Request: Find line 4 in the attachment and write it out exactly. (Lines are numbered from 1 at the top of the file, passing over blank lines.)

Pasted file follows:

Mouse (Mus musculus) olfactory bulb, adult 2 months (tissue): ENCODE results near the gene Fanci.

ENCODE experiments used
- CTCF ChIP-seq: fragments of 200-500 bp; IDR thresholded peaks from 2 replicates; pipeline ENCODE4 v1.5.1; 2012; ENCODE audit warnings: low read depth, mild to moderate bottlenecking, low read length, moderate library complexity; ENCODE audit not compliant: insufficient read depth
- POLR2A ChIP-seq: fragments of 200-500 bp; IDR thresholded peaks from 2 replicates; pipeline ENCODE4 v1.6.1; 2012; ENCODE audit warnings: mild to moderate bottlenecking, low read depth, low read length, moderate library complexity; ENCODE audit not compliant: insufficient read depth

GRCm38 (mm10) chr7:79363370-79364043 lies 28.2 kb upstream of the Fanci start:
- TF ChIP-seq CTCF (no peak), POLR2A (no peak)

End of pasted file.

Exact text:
- POLR2A ChIP-seq: fragments of 200-500 bp; IDR thresholded peaks from 2 replicates; pipeline ENCODE4 v1.6.1; 2012; ENCODE audit warnings: mild to moderate bottlenecking, low read depth, low read length, moderate library complexity; ENCODE audit not compliant: insufficient read depth